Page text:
SHANGHAI (Reuters) - Auto parts maker Aptiv on Tuesday sent home workers at a Shanghai production facility that supplies Tesla and a General Motors (GM) joint venture, citing COVID issues, sources familiar with the matter told Reuters.
A spokesperson for Aptiv declined to comment on the production halt but said the company was following government orders and customers' production would not be impacted.
Aptiv has a number of production sites in Shanghai's Jiading district in the western part of the city. The district has not been affected so far by the city's two-stage COVID-19 lockdown, which started in the east on Monday.
Four sources said workers at one of the sites, which makes wire harnesses, were abruptly told to head home on Tuesday. They declined to be named as the information was not public.
The affected workers were told to stay home on Wednesday and await a further notice, the sources added.
Customers of the plant include Tesla and GM's Shanghai joint venture with SAIC Motor Corp, two of the sources said.
Tesla, GM and SAIC did not immediately respond to requests for comment.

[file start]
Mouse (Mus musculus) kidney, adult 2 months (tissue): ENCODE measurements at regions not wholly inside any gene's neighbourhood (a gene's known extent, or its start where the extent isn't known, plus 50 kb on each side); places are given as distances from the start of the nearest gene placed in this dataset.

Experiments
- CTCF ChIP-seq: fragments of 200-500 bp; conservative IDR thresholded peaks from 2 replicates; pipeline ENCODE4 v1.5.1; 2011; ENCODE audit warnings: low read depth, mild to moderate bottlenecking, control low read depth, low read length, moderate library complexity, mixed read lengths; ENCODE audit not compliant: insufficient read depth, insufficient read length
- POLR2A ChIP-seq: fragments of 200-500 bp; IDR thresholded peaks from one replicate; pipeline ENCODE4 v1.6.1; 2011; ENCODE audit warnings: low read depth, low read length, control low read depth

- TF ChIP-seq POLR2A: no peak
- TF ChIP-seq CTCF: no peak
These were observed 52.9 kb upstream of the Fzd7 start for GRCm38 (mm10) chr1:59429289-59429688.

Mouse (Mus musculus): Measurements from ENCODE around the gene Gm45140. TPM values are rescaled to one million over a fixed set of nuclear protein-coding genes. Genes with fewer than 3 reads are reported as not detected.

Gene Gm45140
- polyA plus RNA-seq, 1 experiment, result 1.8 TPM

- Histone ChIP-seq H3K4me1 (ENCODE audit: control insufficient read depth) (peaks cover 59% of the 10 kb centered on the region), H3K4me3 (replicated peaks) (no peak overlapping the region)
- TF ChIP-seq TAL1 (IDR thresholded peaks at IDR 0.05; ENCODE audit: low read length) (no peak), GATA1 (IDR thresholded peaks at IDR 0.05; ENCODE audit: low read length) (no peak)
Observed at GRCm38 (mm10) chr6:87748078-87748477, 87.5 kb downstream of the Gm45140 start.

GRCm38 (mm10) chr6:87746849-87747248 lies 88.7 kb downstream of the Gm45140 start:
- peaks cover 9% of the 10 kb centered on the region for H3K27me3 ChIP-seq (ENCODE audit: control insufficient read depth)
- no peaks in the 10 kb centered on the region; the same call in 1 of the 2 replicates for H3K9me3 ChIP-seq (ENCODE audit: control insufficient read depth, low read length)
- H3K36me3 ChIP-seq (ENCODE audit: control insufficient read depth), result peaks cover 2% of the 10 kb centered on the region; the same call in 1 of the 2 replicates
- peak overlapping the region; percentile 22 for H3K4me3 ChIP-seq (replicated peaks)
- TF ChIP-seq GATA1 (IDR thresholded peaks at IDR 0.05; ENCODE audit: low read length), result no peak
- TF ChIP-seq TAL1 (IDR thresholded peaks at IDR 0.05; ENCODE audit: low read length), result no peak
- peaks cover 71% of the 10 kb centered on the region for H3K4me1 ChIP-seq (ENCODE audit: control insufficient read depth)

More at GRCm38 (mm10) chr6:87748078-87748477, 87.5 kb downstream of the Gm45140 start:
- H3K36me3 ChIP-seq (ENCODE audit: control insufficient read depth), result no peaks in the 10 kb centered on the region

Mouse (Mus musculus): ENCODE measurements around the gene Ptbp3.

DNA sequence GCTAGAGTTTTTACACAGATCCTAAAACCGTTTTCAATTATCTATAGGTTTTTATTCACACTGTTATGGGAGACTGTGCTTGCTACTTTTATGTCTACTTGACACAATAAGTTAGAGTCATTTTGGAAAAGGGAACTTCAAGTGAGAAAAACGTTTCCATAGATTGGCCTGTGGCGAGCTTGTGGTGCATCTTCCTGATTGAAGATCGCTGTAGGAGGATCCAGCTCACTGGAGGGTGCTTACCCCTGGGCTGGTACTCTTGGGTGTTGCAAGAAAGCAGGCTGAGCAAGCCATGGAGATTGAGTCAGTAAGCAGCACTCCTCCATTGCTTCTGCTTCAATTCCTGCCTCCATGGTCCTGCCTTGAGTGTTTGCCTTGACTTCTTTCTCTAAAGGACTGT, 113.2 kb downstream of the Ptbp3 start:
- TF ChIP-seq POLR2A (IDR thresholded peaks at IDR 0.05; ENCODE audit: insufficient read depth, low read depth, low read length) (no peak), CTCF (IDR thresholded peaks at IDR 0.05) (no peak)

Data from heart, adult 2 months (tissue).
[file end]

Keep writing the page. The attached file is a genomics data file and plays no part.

Wire harnesses are vital components that bundle up to 5 kilometres (3.1 miles) of cables in the typical car. They are unique to each model and vehicles cannot be built without them.
Automakers including Volkswagen and BMW have been scrambling to find alternative sources of wire harnesses and other parts as Russia's invasion of Ukraine - a key producer of harnesses - has halted assembly lines and disrupted complex supply chains.
Aptiv is one of China's largest auto wire producers and supplies almost all carmakers in China, according to the website of the Jiading district.
Besides Tesla and GM, it supplies Volkswagen's joint ventures with SAIC, as well as Ford and Toyota. Reuters could not immediately establish how extensive Aptiv's production halt was and when production was set to resume.
The production pause comes as Shanghai, home to 26 million people, tightened the first phase of its lockdown on Tuesday, with daily new cases hitting a record above 4,400.
Shanghai's western districts are set to go under lockdown on Friday until the early hours of April 5.
China's "dynamic clearing" playbook sees local authorities rapidly identify and quarantine every infected person and their close contacts, and venues where cases are found can be locked down for up to 14 days.
GM has managed to maintain production at normal levels in the face of Shanghai's lockdown by having workers sleep at the factory, sources told Reuters. Tesla on Monday suspended production for four days.
(Reporting by Zhang Yan and Brenda Goh; Editing by Miyoung Kim and Mark Potter)